However, it was only about two weeks into my semester abroad that I had to return back home to Seattle to finish my studies online due to COVID shutdowns. Fortunately, I had arrived in Melbourne about a month before my program started and I got to stay with my Uncle who lives in Melbourne. During this time I was able to explore Melbourne, see Elton John perform, and even took a week-long trip down to Queenstown, New Zealand (where I got to skydive)
The majority of the times where I found myself growing as a leader and simply as a person were when I had to continue my studies online back in Seattle. I left Australia on March 26th and finished my semester on June 15th. All of my classes had to be attended live via Zoom, in Australia time. Which meant that most of my classes were at night, with the latest class starting at 9 pm and ending at 11 pm. It was very hard to find the motivation and fortitude to attend these classes and do all the work at late hours. Yet I persevered and worked as hard as I could through those 2 ½ months of late nights and I certainly developed skills that I will take with me into my professional career. While this experience of course was not the one I wanted, it was the crazy one that I got. I am definitely thankful for the time that I had down under.
My name is Noelle Annonen and my Beyond the Classroom Experience was interning in Dublin, Ireland, with a content production company called Maxmedia. This dry description doesn’t do any justice to the experience that I had when I lived in Dublin. Yes, I did gain skills in writing, social media content creation, and even website development. But more than that, I learned about a surprisingly completely different culture from my own. My global theme and challenge is Inequality and Human Rights. While I lived in Ireland, I learned about a country that is still dealing with prolonged historic oppression and religious segregation and violence from the perspective of Irish people.
My experience taught me that even western cultures that I assumed could be similar to my own are actually incredibly different. Superficially, the island of Ireland is more socialistic than the United States. The people I met seemed more connected with each other and their communities than with career and individualistic goals. This difference seemed extraordinary to me, and prompted me to analyse my values and the values of my country. The experience and questions that were raised weighed heavily on my mind as I continued to learn and grow in Ireland. More importantly, I learned that the island of Ireland is divided, by religious differences and a past of violence between the two countries on it; the Republic of Ireland and Northern Ireland. The time period that best illustrates the extent of this conflict is known as the Troubles, and while it occurred in the 1970s and 80s, the unresolved issues are still at play. Within the discussions of the people I encountered, I learned about the love and pain that stems from this division in the lives of people on the island today. The interconnectedness of the culture, as I witnessed it, gives conflict and division an impact that stands the test of time.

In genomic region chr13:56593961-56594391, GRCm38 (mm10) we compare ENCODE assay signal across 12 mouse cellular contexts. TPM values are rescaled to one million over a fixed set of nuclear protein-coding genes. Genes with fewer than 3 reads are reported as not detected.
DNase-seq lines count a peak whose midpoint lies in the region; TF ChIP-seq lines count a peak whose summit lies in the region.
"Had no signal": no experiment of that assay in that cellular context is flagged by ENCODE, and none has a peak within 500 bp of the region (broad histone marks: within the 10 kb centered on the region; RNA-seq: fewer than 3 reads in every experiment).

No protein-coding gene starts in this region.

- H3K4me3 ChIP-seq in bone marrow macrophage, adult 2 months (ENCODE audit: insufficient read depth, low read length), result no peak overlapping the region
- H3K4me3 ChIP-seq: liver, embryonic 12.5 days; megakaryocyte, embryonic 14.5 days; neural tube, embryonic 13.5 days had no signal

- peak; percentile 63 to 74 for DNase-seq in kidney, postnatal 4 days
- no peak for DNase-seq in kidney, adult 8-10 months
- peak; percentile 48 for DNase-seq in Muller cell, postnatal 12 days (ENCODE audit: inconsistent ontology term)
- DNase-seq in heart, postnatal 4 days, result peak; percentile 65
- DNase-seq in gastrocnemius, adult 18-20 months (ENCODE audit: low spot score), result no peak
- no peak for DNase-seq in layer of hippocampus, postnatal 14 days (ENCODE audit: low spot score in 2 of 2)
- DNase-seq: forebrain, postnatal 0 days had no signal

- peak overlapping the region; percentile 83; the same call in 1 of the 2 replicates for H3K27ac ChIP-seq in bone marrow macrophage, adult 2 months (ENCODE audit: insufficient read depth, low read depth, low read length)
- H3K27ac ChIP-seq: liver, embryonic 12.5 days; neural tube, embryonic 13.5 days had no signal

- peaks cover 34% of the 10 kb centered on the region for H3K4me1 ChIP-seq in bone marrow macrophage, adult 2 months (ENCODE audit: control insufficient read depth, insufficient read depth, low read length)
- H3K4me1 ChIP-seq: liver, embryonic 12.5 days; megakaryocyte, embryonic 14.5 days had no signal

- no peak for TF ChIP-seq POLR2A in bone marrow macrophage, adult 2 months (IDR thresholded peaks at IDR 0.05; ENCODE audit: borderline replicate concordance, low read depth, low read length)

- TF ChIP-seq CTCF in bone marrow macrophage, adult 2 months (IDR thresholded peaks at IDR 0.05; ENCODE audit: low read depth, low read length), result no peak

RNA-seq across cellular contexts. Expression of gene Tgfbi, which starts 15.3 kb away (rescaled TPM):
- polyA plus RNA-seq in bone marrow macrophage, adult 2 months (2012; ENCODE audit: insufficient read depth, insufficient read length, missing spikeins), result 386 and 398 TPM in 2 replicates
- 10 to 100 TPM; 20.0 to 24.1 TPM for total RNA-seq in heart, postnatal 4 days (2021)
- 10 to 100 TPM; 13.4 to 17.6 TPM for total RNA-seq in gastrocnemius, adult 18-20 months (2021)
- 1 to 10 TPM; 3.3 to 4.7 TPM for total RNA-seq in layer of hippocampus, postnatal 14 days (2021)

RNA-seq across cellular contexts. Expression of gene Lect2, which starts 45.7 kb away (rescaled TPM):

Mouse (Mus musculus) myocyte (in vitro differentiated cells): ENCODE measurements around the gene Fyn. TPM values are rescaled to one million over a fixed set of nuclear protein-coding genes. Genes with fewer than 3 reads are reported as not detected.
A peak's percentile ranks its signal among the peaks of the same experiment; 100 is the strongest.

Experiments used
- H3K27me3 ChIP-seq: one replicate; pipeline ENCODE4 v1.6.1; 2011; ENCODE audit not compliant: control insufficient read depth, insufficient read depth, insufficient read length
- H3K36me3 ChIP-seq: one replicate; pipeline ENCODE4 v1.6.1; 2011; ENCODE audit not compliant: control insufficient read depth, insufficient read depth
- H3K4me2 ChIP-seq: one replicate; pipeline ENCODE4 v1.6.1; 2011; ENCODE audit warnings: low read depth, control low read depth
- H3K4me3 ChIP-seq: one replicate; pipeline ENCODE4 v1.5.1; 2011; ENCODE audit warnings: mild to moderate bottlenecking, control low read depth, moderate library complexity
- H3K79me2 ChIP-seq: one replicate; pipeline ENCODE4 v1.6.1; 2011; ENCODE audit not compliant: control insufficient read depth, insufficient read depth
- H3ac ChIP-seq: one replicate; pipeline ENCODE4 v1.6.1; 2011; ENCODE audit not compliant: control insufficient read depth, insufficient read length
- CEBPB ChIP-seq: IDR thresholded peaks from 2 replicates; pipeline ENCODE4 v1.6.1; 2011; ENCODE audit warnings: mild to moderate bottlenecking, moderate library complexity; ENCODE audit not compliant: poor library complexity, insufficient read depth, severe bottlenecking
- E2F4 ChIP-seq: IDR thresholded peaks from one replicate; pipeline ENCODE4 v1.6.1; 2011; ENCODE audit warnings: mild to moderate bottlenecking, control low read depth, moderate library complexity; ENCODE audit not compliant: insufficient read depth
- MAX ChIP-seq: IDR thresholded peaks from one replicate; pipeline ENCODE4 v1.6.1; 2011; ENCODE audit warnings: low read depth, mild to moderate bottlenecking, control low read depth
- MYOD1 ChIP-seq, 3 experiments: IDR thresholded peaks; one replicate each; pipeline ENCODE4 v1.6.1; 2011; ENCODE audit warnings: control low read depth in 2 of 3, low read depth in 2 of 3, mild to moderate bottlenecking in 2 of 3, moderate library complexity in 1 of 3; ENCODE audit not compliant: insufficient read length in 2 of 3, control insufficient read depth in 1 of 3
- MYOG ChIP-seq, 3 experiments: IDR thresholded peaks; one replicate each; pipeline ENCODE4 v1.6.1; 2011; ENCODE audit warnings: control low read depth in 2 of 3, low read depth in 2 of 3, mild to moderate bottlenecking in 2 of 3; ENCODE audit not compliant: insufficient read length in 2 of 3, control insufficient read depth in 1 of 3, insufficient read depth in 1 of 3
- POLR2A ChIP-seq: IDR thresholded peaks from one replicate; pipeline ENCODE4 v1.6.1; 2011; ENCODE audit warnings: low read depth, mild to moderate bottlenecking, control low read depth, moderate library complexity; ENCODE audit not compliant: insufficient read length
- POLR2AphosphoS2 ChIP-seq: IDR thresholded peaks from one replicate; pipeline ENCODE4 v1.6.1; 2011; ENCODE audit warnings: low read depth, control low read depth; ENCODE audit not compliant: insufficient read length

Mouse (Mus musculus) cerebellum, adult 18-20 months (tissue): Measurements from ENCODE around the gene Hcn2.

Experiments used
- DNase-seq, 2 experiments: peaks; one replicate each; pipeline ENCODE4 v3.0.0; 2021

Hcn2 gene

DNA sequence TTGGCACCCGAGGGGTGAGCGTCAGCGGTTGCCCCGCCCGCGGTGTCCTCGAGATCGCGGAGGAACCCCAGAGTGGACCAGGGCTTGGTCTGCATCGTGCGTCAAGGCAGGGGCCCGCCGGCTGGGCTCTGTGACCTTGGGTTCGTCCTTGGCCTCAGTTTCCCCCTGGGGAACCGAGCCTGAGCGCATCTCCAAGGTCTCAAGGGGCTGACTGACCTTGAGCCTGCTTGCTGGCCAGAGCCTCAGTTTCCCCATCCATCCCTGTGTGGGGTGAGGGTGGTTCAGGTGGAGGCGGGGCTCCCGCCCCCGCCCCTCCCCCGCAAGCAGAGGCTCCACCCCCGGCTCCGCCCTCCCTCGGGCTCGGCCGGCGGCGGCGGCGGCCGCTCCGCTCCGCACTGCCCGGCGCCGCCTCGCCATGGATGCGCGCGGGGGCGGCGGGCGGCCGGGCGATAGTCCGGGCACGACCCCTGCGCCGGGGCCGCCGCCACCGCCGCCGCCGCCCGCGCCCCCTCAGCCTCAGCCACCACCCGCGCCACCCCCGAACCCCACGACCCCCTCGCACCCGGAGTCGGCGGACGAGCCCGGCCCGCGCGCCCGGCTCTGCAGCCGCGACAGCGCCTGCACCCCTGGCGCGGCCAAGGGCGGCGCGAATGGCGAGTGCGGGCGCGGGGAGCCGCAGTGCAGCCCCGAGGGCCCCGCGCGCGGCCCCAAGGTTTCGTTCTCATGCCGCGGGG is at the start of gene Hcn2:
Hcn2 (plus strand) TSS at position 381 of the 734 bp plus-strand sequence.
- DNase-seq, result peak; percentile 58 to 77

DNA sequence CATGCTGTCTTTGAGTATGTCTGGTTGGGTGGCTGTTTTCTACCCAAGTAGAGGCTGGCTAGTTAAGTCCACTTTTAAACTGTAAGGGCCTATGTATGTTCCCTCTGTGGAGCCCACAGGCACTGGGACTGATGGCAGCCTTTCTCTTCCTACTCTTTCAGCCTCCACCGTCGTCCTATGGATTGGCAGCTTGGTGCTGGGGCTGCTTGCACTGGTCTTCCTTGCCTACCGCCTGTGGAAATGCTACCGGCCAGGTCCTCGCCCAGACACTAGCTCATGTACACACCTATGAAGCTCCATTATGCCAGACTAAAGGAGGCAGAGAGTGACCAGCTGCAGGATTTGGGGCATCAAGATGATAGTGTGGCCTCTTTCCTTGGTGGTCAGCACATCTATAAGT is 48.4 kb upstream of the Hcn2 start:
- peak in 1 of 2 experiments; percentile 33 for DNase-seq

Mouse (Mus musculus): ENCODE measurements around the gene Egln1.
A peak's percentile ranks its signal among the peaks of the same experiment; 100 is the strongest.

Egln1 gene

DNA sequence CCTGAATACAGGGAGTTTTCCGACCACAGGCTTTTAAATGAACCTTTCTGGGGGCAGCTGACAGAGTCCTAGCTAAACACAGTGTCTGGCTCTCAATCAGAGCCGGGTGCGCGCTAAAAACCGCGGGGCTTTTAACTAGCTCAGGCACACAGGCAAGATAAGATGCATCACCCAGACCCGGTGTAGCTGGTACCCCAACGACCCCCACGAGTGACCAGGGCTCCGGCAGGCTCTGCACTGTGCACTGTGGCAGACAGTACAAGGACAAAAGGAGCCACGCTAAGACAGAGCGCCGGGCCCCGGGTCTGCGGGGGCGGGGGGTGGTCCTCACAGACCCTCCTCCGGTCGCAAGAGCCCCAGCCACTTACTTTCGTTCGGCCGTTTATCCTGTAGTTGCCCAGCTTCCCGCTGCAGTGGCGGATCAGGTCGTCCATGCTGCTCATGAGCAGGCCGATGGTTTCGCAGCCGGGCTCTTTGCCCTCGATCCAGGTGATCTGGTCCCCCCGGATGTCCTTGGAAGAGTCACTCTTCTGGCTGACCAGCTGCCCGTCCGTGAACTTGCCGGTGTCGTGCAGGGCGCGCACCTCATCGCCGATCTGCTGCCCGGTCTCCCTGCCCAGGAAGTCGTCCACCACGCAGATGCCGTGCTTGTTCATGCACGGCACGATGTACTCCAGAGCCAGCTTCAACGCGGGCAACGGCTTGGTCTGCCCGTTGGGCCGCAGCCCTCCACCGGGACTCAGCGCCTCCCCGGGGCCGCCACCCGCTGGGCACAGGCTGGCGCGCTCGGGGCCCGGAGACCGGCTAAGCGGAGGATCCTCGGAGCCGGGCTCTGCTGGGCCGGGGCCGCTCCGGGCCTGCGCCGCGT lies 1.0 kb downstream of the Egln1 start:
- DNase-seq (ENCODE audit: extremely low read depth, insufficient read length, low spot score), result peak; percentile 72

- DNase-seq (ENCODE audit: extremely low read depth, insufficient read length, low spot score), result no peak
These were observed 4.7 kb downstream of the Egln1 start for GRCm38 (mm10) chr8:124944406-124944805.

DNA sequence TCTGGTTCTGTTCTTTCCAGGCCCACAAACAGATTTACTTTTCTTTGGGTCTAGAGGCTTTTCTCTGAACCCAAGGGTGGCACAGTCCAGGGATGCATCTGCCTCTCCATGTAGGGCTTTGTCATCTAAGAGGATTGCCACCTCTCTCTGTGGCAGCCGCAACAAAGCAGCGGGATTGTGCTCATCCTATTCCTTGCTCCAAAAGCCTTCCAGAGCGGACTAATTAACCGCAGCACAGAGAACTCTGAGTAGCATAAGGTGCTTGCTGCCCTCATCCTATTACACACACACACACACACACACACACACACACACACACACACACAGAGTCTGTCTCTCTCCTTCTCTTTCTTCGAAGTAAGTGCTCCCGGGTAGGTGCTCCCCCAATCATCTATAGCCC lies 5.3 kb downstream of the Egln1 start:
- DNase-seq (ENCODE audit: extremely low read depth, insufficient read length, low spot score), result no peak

The Troubles were ended by what was essentially a call for a cease fire. But while I lived in Dublin, I learned how the religious discrimination and oppression is still felt throughout a society that, only recently, threw off their British overlords and began creating their own country. This experience gave me a fresh drive to better understand conflicts like the one on the island of Ireland and to fight for the rights of people who are discriminated against and oppressed. My end goal is to lead in advocating for and helping create a more equal world and society.
Thanks to COVID-19, my 6 month experience was shaved down to only a 3 month experience. I am left with a strong desire to learn more about the culture and all the intricate details and impacts that the Troubles have and continue to have there. I would like to know how the Good Friday Agreement fell short and what moves are being made to amend past mistakes. More importantly, I keep asking myself, ‘When can I go back to Ireland?’